Owen Foster has never wanted for anything. Then his mother shows up at his elite New Orleans boarding school cradling a bombshell: his privileged life has been funded by stolen money. After using the family business, the single largest employer in his small Louisiana town, to embezzle millions and drain the employees' retirement accounts, Owen's father vanished without a trace, leaving Owen and his mother to deal with the fallout.
Owen returns to Lake Cane to finish his senior year, where people he hardly remembers despise him for his father's crimes. It's bad enough dealing with muttered insults and glares, but when Owen and his mother receive increasingly frightening threats from someone out for revenge, he knows he must get to the bottom of what really happened at Louisiana Frac...and the cryptic note his father sent him at his boarding school days before disappearing.
Owen's only refuge is the sprawling, isolated pecan orchard he works at after school, owned by a man named Gus who has his own secrets--and in some ways seems to know Owen better than he knows himself. As Owen uncovers a terrible injustice that looms over the same Preacher Woods he's claimed as his own, he must face a shocking truth about his past--and write a better future.
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About the Author
Ashley Elston is the author of several novels including: The Rules for Disappearing (a finalist in the Best Young Adult Novel category of the International Thriller Writers Thriller Awards) and This Is Our Story. She has a liberal arts degree from Louisiana State University in Shreveport and worked for many years as a wedding photographer before turning her hand to writing. Ashley lives in Shreveport with her husband and three sons. For more information about Ashley and her books, please visit www.ashleyelston.com.
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I wake to a Post-it note stuck to my forehead. Yanking it off, it takes a few seconds before I'm alert enough to focus on the words.
Payback's a bitch
Lunging out of the bed, my legs get twisted up in my blanket and I end up on the floor. Face-first.
What did he do?
In the never-ending prank war with Jack Cooper, I struck last when I replaced the photograph he took for Fine Art Appreciation with one from last month's Playboy. Mr. Wheeler gave him five Penance Halls and I've been looking over my shoulder ever since.
Jack's side of the room is empty. The drapes are pulled back and his bed is made but his MacBook is gone as well as his lacrosse gear.
What did he do?
Crossing the room, I stand on the chair against the wall and lean forward so I can open the door without being in front of it. The residence building is the newest on the grounds, but it's still old by most standards. The heavy wooden door looks like it could withstand any assault, but all you need is a wire coat hanger and the antique lock springs open. Every night, we wedge this chair under the handle so we can sleep without fear of what the other guys will do to us, but it won't protect me from Jack, who sleeps five feet away.
I push the door open but nothing swings down and hits me ... no water comes pouring in ... nothing.
No way I'm going to the showers; that's what he expects me to do. I throw on my uniform, do a quick search through my backpack to make sure he didn't stick anything in there, and then head toward the main building, grabbing my phone on the way out. I overslept so no time for breakfast. But that's okay. Maybe he was planning on getting me back there.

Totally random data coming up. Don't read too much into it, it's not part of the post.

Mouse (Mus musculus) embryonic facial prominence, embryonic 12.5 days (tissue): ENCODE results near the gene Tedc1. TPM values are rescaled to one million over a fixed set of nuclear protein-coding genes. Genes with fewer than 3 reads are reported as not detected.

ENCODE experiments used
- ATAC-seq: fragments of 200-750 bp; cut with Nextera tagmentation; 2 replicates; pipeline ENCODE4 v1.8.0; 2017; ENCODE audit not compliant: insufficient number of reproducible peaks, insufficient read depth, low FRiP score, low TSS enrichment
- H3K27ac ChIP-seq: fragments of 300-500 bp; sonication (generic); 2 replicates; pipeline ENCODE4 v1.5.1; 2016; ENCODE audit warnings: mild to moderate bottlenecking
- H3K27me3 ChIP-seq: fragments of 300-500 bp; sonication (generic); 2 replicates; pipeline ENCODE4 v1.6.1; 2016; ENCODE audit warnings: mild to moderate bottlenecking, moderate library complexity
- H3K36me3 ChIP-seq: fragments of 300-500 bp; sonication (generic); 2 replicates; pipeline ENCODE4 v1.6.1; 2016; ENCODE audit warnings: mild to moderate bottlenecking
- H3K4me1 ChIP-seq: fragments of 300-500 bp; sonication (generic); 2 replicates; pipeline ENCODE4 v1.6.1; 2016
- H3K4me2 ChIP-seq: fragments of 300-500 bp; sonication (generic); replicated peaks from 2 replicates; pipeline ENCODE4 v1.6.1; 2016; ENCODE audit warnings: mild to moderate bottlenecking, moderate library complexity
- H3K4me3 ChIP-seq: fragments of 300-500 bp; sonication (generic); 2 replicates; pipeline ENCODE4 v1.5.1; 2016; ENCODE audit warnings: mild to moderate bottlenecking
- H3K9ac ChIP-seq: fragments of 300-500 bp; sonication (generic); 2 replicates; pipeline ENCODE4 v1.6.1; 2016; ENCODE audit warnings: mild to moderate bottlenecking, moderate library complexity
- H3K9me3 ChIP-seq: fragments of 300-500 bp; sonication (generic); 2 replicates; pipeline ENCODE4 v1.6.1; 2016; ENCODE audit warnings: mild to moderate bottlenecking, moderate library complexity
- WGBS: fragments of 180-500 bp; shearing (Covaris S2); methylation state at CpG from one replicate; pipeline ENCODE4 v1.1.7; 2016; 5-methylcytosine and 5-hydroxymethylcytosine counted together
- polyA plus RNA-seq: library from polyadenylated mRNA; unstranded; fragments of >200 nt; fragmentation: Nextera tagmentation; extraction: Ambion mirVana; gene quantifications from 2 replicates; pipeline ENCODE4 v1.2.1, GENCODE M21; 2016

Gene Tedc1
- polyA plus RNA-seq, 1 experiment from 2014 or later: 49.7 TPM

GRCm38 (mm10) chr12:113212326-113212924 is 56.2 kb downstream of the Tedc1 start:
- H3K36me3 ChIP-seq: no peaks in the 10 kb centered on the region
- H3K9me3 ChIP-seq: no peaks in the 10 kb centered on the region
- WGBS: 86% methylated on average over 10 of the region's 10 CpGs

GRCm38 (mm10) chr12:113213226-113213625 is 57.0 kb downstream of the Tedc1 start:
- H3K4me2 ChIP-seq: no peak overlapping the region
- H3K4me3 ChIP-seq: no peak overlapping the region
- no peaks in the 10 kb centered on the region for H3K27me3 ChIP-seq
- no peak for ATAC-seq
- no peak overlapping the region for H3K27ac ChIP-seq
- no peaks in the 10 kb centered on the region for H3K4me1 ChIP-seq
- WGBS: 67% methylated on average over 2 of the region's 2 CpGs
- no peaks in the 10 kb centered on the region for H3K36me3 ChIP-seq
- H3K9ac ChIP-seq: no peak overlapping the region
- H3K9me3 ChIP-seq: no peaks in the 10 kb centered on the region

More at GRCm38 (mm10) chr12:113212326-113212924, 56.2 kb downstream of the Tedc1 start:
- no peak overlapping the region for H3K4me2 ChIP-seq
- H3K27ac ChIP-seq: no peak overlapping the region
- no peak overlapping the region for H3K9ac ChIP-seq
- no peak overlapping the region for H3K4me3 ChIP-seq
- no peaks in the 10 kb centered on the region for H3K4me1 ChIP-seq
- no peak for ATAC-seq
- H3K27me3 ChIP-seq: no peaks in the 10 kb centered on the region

I find my friends just as I'm heading into Hunter Hall, but Jack isn't with them.
"What's up, O?" Ray asks, while he finishes off a croissant. Ray is a giant guy who's a genius on the lacrosse field but also made baking cool here at Sutton's, and most mornings his creations are the first to go. The way he feels about breakfast pastries is what he's most known for. Well, that and the ever-changing designs cut into the fade of his black hair. Right now it's a wave pattern in support of Tulane and the upcoming football game against Southern Mississippi. He even dyed the tips of his twists green. "What's on your face?" he asks.
My hand flies to my cheek. I didn't look in a mirror — did Jack draw something on me? A dick or a set of boobs? Turning, I catch my reflection in the glass case that holds all the athletic and academic trophies our school has won.
It's only a smear of toothpaste.
I rub my cheek until it feels raw. "Have y'all seen Jack?" I ask.
They all start mumbling as they look around and are surprised he's not with the group.
"He was just here," Sai adds.
Shit, this is going to be bad.
First hour is Trig on the second floor of the main building. I only have a few classes with Jack and this isn't one of them, so I'm going to have to wait him out and pray it's nothing too humiliating.
My first thought when I see the headmaster motion for me to join him in the hall a few minutes after class starts is ... this is it.
"Owen Foster, a word, please."
I take a deep breath and prepare myself for the worst. I'm halfway across the room when he holds up a hand, stopping me. "You may want to grab your things."
It's bad if I'm not coming back to class. I'm going to kill Jack.
I pass my friends on the way back to my desk and try to ignore their quiet jabs.
"Porn or pot?" Ray asks.
Sai leans back. "Or maybe they know you had that girl in your room the other night ... what was her name?"
With my back to my teacher and the headmaster, I flip them off and whisper, "Tell Jack I'm going to kick his ass."
The walk down the main hallway to Dr. Winston's office is quiet except for the soft echo from our shoes when we hit the small sections of polished dark wood floors that peek between the islands of thick rugs. This building that houses the classrooms looks more like the interior of someone's home than a high school, and it was the main selling point for my parents when they dropped me off here at the beginning of middle school.